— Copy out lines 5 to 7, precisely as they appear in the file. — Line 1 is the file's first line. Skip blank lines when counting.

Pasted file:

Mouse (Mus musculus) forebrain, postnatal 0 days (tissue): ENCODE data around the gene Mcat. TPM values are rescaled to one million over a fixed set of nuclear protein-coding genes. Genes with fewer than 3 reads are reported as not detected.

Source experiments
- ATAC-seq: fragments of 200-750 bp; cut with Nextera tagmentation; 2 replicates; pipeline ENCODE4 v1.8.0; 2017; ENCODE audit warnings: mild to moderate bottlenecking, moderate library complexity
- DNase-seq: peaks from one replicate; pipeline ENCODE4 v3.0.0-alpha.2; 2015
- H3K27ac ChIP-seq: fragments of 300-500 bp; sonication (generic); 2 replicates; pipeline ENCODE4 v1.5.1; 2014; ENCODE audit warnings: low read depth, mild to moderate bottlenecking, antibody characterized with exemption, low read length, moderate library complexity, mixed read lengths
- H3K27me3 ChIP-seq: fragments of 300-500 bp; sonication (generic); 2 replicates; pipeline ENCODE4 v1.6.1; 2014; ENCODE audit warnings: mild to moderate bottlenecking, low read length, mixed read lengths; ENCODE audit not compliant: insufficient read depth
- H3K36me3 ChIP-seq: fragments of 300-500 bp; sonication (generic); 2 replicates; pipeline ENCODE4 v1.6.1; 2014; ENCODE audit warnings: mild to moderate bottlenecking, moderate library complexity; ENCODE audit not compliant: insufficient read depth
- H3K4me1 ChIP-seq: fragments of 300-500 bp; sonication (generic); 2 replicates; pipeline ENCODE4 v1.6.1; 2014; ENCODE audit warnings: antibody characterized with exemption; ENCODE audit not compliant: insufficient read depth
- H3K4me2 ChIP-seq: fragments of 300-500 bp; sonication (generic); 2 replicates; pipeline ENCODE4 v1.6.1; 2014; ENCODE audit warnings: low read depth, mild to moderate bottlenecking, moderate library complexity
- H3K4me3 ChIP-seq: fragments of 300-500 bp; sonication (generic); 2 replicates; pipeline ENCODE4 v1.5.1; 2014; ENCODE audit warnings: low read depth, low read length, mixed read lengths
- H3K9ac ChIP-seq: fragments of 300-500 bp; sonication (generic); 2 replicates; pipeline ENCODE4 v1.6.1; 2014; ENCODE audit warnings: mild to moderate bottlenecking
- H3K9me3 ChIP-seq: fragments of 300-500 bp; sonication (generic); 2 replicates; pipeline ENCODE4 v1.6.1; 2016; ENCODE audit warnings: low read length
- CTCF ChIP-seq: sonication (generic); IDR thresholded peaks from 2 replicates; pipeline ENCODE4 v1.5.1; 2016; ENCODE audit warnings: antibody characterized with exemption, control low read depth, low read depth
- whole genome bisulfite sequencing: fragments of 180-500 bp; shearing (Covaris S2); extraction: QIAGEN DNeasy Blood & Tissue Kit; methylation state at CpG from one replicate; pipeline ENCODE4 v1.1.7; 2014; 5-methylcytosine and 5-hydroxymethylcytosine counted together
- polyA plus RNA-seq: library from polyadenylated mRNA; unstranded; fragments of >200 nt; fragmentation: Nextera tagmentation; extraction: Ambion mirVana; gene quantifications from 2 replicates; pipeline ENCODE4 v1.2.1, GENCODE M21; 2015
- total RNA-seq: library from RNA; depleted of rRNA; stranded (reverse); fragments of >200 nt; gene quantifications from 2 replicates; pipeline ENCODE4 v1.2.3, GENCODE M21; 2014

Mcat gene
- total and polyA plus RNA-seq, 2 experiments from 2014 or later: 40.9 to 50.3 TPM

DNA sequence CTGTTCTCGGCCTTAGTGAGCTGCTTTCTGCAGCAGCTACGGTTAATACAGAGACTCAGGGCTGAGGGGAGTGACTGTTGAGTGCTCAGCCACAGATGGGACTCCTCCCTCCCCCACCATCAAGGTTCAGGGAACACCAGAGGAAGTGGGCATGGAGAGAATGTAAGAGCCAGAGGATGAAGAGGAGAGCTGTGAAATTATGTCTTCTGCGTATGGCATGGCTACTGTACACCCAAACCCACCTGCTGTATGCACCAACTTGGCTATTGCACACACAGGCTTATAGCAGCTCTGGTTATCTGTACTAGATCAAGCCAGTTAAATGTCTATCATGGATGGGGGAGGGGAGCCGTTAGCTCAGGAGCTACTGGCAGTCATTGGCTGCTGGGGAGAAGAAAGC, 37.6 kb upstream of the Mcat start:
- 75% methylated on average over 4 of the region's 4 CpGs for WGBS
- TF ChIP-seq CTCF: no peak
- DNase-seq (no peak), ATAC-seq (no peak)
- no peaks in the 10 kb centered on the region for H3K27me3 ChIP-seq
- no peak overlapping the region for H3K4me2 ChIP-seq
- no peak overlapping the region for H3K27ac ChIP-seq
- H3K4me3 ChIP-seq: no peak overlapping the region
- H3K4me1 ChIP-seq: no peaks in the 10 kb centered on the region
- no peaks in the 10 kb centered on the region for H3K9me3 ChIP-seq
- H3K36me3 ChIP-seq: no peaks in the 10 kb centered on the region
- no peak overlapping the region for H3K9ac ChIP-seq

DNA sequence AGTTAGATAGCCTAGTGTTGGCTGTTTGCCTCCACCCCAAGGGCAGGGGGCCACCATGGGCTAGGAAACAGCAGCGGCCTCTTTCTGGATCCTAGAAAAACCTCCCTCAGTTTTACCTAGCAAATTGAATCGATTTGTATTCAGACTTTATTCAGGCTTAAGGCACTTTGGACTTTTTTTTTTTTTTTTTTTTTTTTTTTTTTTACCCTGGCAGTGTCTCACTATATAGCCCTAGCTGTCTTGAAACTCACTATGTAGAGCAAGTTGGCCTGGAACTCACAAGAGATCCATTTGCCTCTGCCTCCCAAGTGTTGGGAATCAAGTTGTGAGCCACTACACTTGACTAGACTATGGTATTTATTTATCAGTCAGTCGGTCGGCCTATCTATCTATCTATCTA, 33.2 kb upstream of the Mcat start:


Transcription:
- H3K27ac ChIP-seq: fragments of 300-500 bp; sonication (generic); 2 replicates; pipeline ENCODE4 v1.5.1; 2014; ENCODE audit warnings: low read depth, mild to moderate bottlenecking, antibody characterized with exemption, low read length, moderate library complexity, mixed read lengths
- H3K27me3 ChIP-seq: fragments of 300-500 bp; sonication (generic); 2 replicates; pipeline ENCODE4 v1.6.1; 2014; ENCODE audit warnings: mild to moderate bottlenecking, low read length, mixed read lengths; ENCODE audit not compliant: insufficient read depth
- H3K36me3 ChIP-seq: fragments of 300-500 bp; sonication (generic); 2 replicates; pipeline ENCODE4 v1.6.1; 2014; ENCODE audit warnings: mild to moderate bottlenecking, moderate library complexity; ENCODE audit not compliant: insufficient read depth